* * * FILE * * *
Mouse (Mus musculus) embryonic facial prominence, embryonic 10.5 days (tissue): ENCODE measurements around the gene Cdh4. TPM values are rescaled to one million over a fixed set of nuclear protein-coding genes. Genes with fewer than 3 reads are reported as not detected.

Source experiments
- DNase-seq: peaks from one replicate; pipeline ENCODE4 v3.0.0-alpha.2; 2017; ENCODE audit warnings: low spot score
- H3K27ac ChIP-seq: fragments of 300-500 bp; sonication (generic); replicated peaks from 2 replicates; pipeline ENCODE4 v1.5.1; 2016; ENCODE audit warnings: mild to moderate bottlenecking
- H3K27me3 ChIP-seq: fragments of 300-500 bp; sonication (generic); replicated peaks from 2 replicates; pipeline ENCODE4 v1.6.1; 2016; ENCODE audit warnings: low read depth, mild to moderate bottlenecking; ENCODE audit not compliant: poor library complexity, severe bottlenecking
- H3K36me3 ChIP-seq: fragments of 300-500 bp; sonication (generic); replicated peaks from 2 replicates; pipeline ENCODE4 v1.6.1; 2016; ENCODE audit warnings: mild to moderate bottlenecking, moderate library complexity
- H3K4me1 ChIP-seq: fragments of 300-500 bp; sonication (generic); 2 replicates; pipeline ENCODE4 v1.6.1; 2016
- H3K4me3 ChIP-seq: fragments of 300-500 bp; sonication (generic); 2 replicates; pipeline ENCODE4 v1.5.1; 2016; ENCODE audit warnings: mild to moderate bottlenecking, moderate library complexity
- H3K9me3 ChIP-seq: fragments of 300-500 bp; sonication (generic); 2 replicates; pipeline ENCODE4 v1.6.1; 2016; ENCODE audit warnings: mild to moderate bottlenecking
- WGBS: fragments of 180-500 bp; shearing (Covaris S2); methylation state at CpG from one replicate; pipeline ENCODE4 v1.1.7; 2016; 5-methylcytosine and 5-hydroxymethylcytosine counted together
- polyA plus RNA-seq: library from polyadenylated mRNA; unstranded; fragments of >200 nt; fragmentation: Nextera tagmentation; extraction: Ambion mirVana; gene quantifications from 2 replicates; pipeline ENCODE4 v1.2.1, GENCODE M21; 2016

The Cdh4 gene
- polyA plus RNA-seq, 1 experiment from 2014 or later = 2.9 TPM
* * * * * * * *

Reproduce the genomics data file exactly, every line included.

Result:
Mouse (Mus musculus) embryonic facial prominence, embryonic 10.5 days (tissue): ENCODE measurements around the gene Cdh4. TPM values are rescaled to one million over a fixed set of nuclear protein-coding genes. Genes with fewer than 3 reads are reported as not detected.

Source experiments
- DNase-seq: peaks from one replicate; pipeline ENCODE4 v3.0.0-alpha.2; 2017; ENCODE audit warnings: low spot score
- H3K27ac ChIP-seq: fragments of 300-500 bp; sonication (generic); replicated peaks from 2 replicates; pipeline ENCODE4 v1.5.1; 2016; ENCODE audit warnings: mild to moderate bottlenecking
- H3K27me3 ChIP-seq: fragments of 300-500 bp; sonication (generic); replicated peaks from 2 replicates; pipeline ENCODE4 v1.6.1; 2016; ENCODE audit warnings: low read depth, mild to moderate bottlenecking; ENCODE audit not compliant: poor library complexity, severe bottlenecking
- H3K36me3 ChIP-seq: fragments of 300-500 bp; sonication (generic); replicated peaks from 2 replicates; pipeline ENCODE4 v1.6.1; 2016; ENCODE audit warnings: mild to moderate bottlenecking, moderate library complexity
- H3K4me1 ChIP-seq: fragments of 300-500 bp; sonication (generic); 2 replicates; pipeline ENCODE4 v1.6.1; 2016
- H3K4me3 ChIP-seq: fragments of 300-500 bp; sonication (generic); 2 replicates; pipeline ENCODE4 v1.5.1; 2016; ENCODE audit warnings: mild to moderate bottlenecking, moderate library complexity
- H3K9me3 ChIP-seq: fragments of 300-500 bp; sonication (generic); 2 replicates; pipeline ENCODE4 v1.6.1; 2016; ENCODE audit warnings: mild to moderate bottlenecking
- WGBS: fragments of 180-500 bp; shearing (Covaris S2); methylation state at CpG from one replicate; pipeline ENCODE4 v1.1.7; 2016; 5-methylcytosine and 5-hydroxymethylcytosine counted together
- polyA plus RNA-seq: library from polyadenylated mRNA; unstranded; fragments of >200 nt; fragmentation: Nextera tagmentation; extraction: Ambion mirVana; gene quantifications from 2 replicates; pipeline ENCODE4 v1.2.1, GENCODE M21; 2016

The Cdh4 gene
- polyA plus RNA-seq, 1 experiment from 2014 or later = 2.9 TPM